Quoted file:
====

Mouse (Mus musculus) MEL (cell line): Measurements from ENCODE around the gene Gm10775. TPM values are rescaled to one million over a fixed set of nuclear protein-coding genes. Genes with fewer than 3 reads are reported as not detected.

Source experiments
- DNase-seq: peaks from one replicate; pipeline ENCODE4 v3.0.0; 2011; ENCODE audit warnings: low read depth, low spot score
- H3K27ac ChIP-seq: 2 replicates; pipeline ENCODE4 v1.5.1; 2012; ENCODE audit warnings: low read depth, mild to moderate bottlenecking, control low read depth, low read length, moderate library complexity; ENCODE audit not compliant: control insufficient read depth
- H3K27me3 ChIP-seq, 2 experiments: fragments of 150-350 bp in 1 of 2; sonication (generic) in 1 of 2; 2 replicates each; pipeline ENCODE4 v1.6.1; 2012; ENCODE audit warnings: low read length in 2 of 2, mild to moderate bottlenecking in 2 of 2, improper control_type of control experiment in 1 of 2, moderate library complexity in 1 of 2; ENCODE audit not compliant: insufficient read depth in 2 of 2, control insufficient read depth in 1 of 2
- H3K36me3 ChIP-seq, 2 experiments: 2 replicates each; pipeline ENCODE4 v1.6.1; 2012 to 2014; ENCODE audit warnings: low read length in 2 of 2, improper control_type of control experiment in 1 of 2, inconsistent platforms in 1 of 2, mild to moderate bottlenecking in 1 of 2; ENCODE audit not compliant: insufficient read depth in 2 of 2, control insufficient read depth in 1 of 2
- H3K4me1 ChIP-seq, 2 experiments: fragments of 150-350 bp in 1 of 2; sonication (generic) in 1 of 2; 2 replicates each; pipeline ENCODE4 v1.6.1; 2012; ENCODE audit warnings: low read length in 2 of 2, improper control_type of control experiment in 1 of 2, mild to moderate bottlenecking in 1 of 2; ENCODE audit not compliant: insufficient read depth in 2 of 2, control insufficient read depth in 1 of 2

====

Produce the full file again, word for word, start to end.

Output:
Mouse (Mus musculus) MEL (cell line): Measurements from ENCODE around the gene Gm10775. TPM values are rescaled to one million over a fixed set of nuclear protein-coding genes. Genes with fewer than 3 reads are reported as not detected.

Source experiments
- DNase-seq: peaks from one replicate; pipeline ENCODE4 v3.0.0; 2011; ENCODE audit warnings: low read depth, low spot score
- H3K27ac ChIP-seq: 2 replicates; pipeline ENCODE4 v1.5.1; 2012; ENCODE audit warnings: low read depth, mild to moderate bottlenecking, control low read depth, low read length, moderate library complexity; ENCODE audit not compliant: control insufficient read depth
- H3K27me3 ChIP-seq, 2 experiments: fragments of 150-350 bp in 1 of 2; sonication (generic) in 1 of 2; 2 replicates each; pipeline ENCODE4 v1.6.1; 2012; ENCODE audit warnings: low read length in 2 of 2, mild to moderate bottlenecking in 2 of 2, improper control_type of control experiment in 1 of 2, moderate library complexity in 1 of 2; ENCODE audit not compliant: insufficient read depth in 2 of 2, control insufficient read depth in 1 of 2
- H3K36me3 ChIP-seq, 2 experiments: 2 replicates each; pipeline ENCODE4 v1.6.1; 2012 to 2014; ENCODE audit warnings: low read length in 2 of 2, improper control_type of control experiment in 1 of 2, inconsistent platforms in 1 of 2, mild to moderate bottlenecking in 1 of 2; ENCODE audit not compliant: insufficient read depth in 2 of 2, control insufficient read depth in 1 of 2
- H3K4me1 ChIP-seq, 2 experiments: fragments of 150-350 bp in 1 of 2; sonication (generic) in 1 of 2; 2 replicates each; pipeline ENCODE4 v1.6.1; 2012; ENCODE audit warnings: low read length in 2 of 2, improper control_type of control experiment in 1 of 2, mild to moderate bottlenecking in 1 of 2; ENCODE audit not compliant: insufficient read depth in 2 of 2, control insufficient read depth in 1 of 2